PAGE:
UK retail giant to use face-scanning tech to target customers with tailored ads

uk retail giant to use face scanning tech

Brits filling up their motors at gas stations run by supermarket giant Tesco will soon be subjected to tailored ads generated by face-scanning technology installed beside the cash registers.

Made by digital signage company Amscreen, the OptimEyes technology uses a camera to establish a customer’s age and gender before serving up ads based on their demographic profile. It can also take into account the date and time of day, as well as a customer’s purchase.

Although the technology has been around for a while, it’ll be the first time it’s been used on such a large scale by a UK retail firm.

Amscreen chairman Simon Sugar described it as being “like something out of Minority Report,” adding, “This could change the face of British retail, and our plans are to expand the screens into as many supermarkets as possible.”

The company’s website explains how the technology allows an advertiser to discover precisely how many people saw its ad in either a single location at a certain time of day, or across a much wider area for the entire duration of an ad campaign.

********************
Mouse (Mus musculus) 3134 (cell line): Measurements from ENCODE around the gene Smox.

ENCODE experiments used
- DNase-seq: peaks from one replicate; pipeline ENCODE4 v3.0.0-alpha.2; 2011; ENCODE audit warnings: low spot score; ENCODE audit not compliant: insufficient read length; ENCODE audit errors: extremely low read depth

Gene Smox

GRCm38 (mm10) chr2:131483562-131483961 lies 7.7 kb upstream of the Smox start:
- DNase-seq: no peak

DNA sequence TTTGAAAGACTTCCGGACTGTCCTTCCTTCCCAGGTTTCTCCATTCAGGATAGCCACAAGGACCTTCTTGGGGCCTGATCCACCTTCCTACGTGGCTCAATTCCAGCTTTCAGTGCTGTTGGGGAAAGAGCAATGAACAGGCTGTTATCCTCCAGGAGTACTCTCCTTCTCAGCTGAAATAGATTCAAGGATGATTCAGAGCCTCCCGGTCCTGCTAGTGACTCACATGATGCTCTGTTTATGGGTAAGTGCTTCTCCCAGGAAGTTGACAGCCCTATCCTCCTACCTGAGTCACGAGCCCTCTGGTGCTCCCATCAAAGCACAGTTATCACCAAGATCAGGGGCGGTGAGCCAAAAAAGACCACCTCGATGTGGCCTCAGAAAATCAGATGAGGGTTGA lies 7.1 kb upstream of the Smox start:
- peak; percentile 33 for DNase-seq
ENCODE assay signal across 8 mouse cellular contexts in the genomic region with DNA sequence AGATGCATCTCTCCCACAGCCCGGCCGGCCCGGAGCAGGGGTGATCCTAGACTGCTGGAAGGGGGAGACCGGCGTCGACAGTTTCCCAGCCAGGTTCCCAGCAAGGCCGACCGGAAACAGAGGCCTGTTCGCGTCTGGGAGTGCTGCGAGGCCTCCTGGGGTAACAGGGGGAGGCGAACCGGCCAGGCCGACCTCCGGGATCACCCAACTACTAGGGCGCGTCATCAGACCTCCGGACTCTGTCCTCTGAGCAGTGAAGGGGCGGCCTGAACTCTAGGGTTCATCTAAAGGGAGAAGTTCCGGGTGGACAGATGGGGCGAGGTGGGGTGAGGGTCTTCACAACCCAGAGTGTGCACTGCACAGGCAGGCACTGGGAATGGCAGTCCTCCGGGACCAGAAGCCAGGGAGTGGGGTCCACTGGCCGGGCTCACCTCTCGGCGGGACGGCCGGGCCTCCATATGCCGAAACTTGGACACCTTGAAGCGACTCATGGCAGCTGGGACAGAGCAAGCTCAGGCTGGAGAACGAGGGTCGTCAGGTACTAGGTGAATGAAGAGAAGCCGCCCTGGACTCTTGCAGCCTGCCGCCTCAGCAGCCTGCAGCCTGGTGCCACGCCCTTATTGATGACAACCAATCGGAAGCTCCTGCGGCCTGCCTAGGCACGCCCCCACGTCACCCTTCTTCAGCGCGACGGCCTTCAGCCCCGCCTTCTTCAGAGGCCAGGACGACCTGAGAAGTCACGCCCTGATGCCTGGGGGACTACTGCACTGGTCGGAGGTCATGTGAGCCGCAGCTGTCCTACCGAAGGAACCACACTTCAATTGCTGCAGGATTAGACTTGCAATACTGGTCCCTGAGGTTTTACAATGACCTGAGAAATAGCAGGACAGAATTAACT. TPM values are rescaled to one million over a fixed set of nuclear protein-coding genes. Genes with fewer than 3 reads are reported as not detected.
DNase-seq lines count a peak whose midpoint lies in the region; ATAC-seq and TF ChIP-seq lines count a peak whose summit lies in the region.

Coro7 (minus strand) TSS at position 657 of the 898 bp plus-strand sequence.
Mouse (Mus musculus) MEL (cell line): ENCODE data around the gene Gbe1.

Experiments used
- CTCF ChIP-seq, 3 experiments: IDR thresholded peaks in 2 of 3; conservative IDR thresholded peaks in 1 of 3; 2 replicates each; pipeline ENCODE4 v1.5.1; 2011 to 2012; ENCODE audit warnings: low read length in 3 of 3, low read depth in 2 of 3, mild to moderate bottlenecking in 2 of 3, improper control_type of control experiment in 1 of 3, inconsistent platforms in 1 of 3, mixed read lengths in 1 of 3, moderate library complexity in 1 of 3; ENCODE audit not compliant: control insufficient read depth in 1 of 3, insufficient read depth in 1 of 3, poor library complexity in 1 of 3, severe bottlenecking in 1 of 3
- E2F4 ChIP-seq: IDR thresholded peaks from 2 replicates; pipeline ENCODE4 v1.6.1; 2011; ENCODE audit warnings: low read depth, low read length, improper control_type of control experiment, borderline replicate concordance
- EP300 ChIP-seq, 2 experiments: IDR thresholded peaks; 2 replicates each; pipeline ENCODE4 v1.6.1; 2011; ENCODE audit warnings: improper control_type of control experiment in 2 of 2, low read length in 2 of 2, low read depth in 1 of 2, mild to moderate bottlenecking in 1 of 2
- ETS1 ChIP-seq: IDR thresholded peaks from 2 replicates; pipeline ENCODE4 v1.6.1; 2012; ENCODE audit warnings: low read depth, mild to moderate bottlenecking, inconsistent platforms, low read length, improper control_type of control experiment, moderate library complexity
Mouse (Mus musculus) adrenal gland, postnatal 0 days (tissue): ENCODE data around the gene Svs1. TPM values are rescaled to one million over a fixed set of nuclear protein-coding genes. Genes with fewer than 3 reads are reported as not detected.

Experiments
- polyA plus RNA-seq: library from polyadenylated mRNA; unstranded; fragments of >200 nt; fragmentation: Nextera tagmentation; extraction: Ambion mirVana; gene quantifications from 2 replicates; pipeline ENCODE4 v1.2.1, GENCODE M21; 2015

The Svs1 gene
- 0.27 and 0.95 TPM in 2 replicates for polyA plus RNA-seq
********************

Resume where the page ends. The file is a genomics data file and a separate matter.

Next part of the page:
“Having all this real-time data, we can then offer it to our clients and give them access to our portal that allows them to modify and change campaigns as they’re playing out,” Sugar said.

With privacy campaigners raising a collective eyebrow over Tesco’s plans to collect data from customers at the cash register, a spokesperson for the chain explained that no images will be stored by the system, adding that Amscreen’s technology does not include eyeball scanners or facial-recognition software.

Mannequins

Tesco’s revelation that it intends to start using the face-scanning system brings to mind a report from last year about several high-profile clothing stores gathering customer data using a camera embedded in the eye of a mannequin located in a store’s display window.

The EyeSee technology, developed by Italian mannequin manufacturer Almax, analyzes the facial features of people passing by the store, “providing statistical and contextual information useful to the development of targeted marketing strategies.”